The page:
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Dutch Bros. opens 10th

Coffee business grows in competitive market

Cream or sugar in that, bro? Jackson Hite asks a customer who's ordered a cup of Wicked Coffee at the Dutch Bros. stand off Riverside Avenue.

The tunes of the Supertones are subdued for a pending shift change, a switch for Dutch Bros. stands that generally burst with music. But the upbeat employee banter, often sprinkled with bro and dude, remains.

— — BUSINESS CARD

Name: Dutch Bros.

Service: Coffee stands

Location: Ten sites in Medford and Grants Pass

Owners: Dane and Travis Boersma, Marty McKenna

Number of employees: 60 — —

Oh yeah, it's a blast, says Hite when asked if he enjoys working the stand. People are usually cool to you if you're cool to them.

The festive attitude and laid-back approach -- along with quality coffee -- have helped Dutch Bros. build a Southern Oregon coffee kingdom.

The Grants Pass-based company will open its fourth drive-through in Medford this week, raising the chain's total to eight company- owned locations and two quasi-franchised ones.

The company was founded in 1992 by Dane and Travis Boersma, whose Dutch heritage inspired the name. Since its inception, it's grown to 60 employees.

Marty McKenna brought it to Medford in 1996, opening a franchised stand on Biddle Road near the north Medford interchange.

It just took off like gangbusters, McKenna says of the stand. So I wanted to do another one.

He opened the Riverside Avenue location to similar success.

Things were going so well in Medford that the Boersmas agreed to make McKenna a partner in late 1997 with the idea that he'd expand the Medford operations.

He's done just that. A third stand, off West McAndrews Road, opened last year and a fourth, at the corner of East Main Street and Hawthorne Avenue, is set to open Tuesday or Wednesday.

Now sales in Medford are about equal to those in Grants Pass, where the company has a full-scale coffee house, two drive-through trailers and a cart inside Fred Meyer.

The company's coffee, roasted daily in Grant Pass, is also sold at Uncommon Grounds in Ashland and Shady Cove Espresso.

The fourth Medford stand will give the company a presence along most of the city's commuting routes.

We really needed to cover the east side, says McKenna. That's what attracted us.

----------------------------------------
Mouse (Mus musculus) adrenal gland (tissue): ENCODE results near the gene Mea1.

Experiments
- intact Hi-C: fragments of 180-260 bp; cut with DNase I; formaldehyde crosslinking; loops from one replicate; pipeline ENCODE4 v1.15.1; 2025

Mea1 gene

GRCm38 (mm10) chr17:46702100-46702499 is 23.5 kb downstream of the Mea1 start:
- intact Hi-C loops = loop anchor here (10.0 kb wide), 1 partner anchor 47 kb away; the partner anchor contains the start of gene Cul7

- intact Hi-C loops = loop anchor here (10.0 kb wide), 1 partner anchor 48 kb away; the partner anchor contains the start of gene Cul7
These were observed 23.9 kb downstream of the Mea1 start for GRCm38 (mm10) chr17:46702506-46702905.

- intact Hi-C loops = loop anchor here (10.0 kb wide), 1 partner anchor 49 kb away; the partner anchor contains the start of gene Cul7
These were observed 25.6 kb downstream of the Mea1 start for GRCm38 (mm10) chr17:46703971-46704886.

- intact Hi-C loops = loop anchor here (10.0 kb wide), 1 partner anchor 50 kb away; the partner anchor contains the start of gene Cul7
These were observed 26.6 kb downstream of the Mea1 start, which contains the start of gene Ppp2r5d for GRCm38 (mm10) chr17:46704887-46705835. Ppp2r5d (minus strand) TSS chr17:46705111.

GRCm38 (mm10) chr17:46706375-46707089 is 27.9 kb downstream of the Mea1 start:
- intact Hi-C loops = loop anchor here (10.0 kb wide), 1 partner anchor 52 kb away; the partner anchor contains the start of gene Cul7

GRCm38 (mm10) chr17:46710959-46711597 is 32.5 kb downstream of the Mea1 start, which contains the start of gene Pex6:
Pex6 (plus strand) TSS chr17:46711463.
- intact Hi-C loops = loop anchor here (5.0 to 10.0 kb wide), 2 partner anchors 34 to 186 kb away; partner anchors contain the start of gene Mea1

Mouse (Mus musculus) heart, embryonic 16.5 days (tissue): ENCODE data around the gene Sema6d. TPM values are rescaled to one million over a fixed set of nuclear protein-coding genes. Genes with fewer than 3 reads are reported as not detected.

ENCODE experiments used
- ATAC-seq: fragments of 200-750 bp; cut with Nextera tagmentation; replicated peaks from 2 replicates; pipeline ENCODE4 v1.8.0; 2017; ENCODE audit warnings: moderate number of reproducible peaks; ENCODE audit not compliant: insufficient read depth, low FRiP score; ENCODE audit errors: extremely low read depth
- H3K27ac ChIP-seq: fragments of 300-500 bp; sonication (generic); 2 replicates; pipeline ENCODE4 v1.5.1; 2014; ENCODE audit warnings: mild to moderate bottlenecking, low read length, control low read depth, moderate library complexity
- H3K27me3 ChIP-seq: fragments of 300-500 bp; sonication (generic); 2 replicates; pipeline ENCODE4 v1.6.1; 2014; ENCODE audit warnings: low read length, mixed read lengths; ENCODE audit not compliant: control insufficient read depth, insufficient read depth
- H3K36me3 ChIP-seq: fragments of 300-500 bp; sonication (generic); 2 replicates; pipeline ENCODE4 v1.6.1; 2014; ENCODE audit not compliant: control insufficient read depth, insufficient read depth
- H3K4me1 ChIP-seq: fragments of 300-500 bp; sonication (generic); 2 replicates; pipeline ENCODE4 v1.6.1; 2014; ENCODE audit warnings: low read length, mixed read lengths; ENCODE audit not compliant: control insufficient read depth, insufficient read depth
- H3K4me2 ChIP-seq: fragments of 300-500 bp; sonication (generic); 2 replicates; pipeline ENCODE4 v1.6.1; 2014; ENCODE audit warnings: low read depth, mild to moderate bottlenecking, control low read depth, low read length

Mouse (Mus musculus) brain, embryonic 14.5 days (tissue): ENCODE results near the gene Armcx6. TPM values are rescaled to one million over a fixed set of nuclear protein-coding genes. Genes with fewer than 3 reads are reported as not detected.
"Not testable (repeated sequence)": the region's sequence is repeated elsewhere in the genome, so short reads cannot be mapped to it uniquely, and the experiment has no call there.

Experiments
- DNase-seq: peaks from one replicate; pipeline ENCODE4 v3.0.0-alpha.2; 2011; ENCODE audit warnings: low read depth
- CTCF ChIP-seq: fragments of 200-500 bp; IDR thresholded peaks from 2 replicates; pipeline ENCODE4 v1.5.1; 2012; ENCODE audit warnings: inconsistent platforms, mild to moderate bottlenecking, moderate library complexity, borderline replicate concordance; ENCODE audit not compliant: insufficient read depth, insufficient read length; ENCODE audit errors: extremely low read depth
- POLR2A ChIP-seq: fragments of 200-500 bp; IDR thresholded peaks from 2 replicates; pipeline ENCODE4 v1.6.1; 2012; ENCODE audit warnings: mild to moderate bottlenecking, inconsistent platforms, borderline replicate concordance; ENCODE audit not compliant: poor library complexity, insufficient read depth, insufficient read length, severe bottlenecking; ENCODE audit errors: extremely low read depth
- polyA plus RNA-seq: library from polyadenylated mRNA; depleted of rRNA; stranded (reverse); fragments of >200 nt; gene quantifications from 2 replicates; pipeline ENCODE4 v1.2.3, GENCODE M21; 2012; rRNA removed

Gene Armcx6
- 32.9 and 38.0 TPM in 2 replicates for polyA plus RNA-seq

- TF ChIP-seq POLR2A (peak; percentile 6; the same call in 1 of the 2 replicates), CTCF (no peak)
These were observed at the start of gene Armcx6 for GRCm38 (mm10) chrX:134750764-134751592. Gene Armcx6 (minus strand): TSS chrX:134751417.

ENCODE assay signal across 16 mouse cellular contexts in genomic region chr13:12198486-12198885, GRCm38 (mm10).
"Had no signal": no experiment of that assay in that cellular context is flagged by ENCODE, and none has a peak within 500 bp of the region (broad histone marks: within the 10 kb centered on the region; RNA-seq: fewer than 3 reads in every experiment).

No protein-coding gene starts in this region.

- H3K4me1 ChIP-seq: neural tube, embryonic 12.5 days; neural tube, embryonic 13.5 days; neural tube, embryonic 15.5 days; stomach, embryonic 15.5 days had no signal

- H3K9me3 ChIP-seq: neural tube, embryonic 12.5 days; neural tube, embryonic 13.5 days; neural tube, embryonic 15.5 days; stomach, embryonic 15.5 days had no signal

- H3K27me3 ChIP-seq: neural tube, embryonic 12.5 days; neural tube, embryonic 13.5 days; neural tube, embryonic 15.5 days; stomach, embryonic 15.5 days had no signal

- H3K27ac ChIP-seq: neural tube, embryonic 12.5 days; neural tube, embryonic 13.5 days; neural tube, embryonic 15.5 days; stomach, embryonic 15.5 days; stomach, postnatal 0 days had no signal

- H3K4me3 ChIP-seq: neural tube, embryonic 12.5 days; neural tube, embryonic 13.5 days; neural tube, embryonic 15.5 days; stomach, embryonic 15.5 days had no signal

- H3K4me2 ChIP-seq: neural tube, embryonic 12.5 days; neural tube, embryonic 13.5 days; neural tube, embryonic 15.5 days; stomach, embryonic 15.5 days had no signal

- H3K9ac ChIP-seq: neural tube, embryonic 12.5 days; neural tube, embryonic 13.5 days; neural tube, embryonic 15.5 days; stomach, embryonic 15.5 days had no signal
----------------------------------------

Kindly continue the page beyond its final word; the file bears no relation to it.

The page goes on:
The morning traffic is where we do our volume. There's a three-hour window when you do the bulk of your sales.

Dutch Bros. is far from alone in the competition to fulfill customers' morning caffeine craze. Even though coffee outlets seem to be popping up everywhere, McKenna isn't concerned.

We thought about it briefly, he says when asked about the high number of shops in downtown Medford. We just really focus on being the best and let the chips fall.

The market is growing. People are still trying espresso for the first time, even today. Somewhere it may reach saturation but there's still room for growth.

McKenna says more growth is coming for the company. Two more drive-throughs will open in Grants Pass in the next six months and the company is considering full-scale franchises.

But, he says, neither he nor the Boersma brothers are obsessed with building a giant, profitable company.

The business concept has never been one of how do we make more money, he says. We don't talk about it much.

The low-key approach is passed down to employees, making the bright banter and music-filled stands just part of the company's image. The stands feature built-in radios -- including mute buttons so orders can be heard -- and the lively atmosphere is encouraged.

That's in our mission statement, to have the places upbeat, McKenna says. Of course, having coffee readily available (to the employees) doesn't hurt.

People realize that we are having fun with it and they enjoy it. We don't take ourselves too seriously.

Skip Grant of Grant Construction in Grants Pass adds lights to the newest Dutch Bros. Coffee drive-up booth at East Main and Hawthorne streets in Medford. - By DAVID PRESZLER